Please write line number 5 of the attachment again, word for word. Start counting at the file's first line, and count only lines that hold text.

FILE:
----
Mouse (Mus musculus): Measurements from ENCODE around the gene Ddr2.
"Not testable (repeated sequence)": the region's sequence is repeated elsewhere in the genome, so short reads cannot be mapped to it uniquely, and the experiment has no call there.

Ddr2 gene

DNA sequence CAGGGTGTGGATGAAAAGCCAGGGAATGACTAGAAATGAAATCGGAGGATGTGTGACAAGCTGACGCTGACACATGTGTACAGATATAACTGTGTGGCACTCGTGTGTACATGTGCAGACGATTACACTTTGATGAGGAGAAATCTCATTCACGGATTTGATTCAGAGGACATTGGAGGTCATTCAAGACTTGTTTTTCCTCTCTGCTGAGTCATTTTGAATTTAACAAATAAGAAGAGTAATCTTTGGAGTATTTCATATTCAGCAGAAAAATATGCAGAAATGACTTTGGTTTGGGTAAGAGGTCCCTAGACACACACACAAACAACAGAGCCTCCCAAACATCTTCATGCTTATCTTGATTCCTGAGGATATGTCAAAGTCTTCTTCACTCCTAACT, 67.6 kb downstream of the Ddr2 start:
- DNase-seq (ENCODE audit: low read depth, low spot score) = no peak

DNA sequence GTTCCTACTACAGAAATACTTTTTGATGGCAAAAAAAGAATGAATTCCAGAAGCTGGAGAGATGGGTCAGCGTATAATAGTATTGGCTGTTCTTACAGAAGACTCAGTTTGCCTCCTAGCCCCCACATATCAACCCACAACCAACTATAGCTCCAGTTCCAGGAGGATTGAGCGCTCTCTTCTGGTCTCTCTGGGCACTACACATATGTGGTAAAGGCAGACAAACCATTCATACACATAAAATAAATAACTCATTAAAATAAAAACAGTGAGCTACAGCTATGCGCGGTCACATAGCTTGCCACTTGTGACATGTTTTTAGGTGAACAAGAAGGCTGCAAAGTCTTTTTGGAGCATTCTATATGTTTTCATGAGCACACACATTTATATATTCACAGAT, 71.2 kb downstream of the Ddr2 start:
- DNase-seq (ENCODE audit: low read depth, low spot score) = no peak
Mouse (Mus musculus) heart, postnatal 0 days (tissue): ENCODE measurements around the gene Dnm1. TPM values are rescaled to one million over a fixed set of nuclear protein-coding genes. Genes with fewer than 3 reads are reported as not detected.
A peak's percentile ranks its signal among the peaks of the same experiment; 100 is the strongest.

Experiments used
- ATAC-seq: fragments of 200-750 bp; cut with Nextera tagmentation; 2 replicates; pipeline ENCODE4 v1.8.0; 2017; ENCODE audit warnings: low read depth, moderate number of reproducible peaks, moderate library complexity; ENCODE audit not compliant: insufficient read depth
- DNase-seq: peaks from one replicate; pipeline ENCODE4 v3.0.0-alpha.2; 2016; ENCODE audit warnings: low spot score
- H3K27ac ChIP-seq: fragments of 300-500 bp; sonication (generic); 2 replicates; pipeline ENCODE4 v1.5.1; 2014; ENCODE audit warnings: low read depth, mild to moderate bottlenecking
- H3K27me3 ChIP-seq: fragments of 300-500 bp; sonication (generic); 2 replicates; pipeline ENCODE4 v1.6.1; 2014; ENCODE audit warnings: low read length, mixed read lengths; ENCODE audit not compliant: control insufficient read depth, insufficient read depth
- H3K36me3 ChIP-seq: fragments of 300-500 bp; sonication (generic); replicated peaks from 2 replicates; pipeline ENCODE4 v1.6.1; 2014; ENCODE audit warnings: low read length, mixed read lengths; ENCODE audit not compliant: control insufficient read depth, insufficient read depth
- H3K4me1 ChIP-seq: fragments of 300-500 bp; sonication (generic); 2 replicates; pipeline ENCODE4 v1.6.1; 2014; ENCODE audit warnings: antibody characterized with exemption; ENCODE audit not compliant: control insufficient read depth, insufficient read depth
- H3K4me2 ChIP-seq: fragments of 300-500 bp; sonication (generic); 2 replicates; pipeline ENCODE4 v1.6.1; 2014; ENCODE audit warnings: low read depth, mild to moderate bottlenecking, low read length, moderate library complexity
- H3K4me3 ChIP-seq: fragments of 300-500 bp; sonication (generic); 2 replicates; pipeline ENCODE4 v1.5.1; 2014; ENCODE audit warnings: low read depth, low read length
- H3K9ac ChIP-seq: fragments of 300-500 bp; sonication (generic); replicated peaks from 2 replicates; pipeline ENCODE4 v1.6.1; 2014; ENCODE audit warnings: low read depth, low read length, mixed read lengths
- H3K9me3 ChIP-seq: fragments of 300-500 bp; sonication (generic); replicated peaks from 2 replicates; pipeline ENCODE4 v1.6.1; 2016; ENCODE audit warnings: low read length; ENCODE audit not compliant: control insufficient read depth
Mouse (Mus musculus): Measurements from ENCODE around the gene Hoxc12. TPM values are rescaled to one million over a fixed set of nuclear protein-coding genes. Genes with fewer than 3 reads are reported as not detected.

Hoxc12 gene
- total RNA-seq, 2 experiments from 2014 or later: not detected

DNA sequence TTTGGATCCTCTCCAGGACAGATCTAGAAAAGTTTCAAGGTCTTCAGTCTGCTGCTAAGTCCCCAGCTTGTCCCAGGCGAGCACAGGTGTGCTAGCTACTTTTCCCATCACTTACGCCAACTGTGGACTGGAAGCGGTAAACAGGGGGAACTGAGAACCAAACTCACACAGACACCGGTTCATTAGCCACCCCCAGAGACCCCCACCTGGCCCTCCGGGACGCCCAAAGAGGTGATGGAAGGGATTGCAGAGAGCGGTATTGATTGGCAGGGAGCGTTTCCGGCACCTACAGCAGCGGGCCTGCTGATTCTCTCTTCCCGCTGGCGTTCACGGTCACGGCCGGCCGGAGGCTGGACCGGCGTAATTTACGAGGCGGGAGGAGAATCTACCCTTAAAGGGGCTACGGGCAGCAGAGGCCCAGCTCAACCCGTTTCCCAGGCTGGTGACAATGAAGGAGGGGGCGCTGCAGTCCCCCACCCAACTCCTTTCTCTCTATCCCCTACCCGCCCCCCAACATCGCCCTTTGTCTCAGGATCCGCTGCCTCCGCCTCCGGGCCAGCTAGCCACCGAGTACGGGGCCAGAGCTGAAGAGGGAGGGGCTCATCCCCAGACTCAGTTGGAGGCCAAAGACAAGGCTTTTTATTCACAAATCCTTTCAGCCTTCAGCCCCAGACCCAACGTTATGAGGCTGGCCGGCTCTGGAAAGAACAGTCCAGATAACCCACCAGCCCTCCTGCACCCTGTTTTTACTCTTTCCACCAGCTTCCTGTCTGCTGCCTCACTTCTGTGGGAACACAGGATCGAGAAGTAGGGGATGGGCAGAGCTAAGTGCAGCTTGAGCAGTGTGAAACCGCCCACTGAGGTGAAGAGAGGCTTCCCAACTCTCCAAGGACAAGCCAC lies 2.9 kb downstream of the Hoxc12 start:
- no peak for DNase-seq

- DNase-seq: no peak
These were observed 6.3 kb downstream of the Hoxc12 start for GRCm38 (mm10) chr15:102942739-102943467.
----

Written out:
- DNase-seq (ENCODE audit: low read depth, low spot score) = no peak